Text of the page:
August 24, 2014

Erdoğan's trap

Mahir Zeynalov

Mainstream Western media keeps describing the ruthless attacks of the Turkish authorities, the media and its supporters on the followers of Islamic scholar Fethullah Gülen as a struggle for state power.

This erroneous description is exactly what Erdoğan wants the media to say. It helps in many ways to miss the main point. Erdoğan is not struggling with anyone. He is simply building a classical authoritarian system by installing loyalists.

Since a recent corruption scandal that implicated the government, thousands of bureaucrats, members of police and judiciary have been dismissed, appointed to less-influential positions or charged. This process of "cleaning" is the first stage of building every authoritarian state. Backed by massive public support, autocrats basically try to get rid of everyone who is not a loyalist, from journalists to bureaucrats.

To justify his purge of the police, judiciary and bureaucrats, Erdoğan's government has designated the Gülen movement as a scapegoat. They couldn't simply say, "These guys are trying to do their job and we don't like it." They had to prove that the purged officials are part of an organization that gets their orders from outside. Most of the purged officials, fired journalists or intimidated businessmen are sympathizers of the Gülen movement, Kemalists, social-democrats, liberals and others who do not support the government. Erdoğan is just squeezing all of them, regardless of their views, into the same box (parallel structure) and throwing them away. Being a man of law is the new black in the "New Turkey."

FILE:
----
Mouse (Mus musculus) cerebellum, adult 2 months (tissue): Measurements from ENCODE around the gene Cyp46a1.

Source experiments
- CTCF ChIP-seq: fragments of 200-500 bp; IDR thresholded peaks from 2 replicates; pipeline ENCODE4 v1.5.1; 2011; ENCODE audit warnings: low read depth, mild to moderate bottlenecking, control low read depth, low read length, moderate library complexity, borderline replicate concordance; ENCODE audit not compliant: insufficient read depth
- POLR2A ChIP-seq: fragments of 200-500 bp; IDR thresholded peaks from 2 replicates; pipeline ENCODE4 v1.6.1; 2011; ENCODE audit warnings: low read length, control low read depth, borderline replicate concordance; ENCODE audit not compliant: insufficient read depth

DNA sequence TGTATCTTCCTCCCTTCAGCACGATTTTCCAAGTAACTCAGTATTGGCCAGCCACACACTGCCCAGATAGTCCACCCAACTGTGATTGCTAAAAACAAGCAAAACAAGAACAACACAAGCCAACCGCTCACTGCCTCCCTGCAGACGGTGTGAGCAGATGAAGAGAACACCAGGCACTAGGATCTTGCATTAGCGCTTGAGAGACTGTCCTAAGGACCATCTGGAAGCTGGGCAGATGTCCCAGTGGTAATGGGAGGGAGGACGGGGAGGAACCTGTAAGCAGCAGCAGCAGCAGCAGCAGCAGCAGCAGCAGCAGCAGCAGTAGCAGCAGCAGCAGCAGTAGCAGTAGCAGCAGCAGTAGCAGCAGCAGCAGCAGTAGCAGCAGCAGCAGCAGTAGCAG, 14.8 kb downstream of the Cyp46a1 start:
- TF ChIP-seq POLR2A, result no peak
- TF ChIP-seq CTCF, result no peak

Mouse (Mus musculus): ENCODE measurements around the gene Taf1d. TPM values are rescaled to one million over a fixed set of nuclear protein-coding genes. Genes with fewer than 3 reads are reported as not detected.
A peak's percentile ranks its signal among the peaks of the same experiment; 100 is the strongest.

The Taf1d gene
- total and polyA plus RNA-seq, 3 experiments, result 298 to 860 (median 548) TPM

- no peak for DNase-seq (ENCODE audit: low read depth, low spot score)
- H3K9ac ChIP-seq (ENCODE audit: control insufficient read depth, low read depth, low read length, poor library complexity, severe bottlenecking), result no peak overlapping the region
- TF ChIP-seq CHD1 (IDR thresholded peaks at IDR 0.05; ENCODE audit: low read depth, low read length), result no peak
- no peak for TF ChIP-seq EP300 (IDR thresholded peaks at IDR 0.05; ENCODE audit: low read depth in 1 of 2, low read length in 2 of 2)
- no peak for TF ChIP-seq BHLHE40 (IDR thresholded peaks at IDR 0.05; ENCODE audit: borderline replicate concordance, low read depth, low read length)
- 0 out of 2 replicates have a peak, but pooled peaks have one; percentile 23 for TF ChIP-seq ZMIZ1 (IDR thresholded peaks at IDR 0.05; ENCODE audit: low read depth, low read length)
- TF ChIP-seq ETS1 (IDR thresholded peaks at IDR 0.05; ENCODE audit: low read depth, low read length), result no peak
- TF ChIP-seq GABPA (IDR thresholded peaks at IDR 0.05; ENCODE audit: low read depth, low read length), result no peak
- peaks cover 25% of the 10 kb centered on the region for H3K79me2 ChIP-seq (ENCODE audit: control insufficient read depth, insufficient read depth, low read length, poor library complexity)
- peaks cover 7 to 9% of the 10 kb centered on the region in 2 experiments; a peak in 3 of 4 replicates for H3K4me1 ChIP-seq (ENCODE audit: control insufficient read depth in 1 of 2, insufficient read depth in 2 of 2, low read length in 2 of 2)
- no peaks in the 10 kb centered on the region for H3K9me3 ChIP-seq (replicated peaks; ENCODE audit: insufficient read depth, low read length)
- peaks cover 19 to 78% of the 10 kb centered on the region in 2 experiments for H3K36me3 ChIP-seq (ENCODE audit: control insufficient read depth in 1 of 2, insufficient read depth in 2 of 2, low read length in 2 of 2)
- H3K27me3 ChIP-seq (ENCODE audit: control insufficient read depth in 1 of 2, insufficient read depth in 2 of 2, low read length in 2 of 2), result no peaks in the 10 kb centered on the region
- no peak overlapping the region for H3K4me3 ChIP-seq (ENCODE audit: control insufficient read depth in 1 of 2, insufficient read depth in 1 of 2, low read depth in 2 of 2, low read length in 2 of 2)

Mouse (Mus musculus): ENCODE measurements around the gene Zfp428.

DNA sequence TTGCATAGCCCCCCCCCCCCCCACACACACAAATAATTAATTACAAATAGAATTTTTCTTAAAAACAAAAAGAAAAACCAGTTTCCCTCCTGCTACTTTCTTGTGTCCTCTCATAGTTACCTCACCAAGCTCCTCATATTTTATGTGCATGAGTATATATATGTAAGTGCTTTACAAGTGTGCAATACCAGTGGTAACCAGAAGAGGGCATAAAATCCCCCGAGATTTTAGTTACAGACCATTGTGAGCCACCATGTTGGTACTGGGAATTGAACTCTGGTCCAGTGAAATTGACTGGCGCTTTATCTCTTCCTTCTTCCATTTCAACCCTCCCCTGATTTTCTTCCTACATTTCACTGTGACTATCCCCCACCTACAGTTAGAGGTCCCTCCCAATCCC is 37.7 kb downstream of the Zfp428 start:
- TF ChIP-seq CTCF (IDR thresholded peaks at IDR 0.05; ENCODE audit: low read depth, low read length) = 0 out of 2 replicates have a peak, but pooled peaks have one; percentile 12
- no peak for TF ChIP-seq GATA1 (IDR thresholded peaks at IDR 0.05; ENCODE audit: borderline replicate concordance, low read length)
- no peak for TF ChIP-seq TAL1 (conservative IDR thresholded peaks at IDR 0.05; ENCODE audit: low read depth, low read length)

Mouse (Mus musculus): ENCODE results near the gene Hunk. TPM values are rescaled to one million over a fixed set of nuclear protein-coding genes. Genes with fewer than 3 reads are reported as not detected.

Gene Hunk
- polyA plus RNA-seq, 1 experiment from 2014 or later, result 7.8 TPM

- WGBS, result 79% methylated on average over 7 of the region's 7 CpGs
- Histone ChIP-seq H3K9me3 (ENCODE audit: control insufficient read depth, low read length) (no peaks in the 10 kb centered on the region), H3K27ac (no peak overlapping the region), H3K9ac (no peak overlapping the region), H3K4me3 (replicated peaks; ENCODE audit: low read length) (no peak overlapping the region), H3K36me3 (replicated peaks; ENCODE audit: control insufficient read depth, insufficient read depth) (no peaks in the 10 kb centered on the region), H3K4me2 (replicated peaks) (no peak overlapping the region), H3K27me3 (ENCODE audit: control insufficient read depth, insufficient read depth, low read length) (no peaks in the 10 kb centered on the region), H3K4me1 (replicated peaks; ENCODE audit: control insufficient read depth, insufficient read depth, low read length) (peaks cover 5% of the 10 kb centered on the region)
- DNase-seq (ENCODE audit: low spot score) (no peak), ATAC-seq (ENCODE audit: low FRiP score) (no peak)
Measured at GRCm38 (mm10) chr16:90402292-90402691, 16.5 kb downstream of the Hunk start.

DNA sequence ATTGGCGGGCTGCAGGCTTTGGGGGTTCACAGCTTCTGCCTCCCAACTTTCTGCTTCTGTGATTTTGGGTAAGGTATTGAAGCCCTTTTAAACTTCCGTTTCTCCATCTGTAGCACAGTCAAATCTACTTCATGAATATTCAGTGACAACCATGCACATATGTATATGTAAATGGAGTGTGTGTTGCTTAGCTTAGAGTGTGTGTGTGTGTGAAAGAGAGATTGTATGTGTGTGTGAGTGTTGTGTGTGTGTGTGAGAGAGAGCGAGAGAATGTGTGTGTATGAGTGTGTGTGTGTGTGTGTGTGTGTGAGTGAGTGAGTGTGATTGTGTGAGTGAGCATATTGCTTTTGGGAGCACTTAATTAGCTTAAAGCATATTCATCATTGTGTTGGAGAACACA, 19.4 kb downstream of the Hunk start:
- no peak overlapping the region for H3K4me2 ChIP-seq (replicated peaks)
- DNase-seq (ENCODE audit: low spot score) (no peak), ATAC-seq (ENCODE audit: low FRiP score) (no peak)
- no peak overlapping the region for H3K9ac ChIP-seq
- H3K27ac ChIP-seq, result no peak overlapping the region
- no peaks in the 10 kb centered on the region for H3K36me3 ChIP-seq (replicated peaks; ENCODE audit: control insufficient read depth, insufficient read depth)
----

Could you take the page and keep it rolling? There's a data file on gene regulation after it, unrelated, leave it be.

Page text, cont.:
Whenever the Western media mentions a "power struggle between Erdoğan and Gülen," it falls in this splendid trap that Erdoğan has built. By frequently lashing out at the Gülen movement, Erdoğan tries to sell to Turks and the world that he is obsessed with Gülen and his followers, not with bureaucrats who refuse to bow to his pressure.

Developments in Turkey are ominous signs of a dictatorship in the making. As has been the case in every authoritarian nation, the Turkish state is also undergoing a massive phase of "cleaning." This is not a struggle between a leader and a cleric, but an elected dictator and his foes of every color. Describing it as a power struggle is helping Erdoğan get away with his purge.

Published on Sunday's Zaman, 24 August 2014, Sunday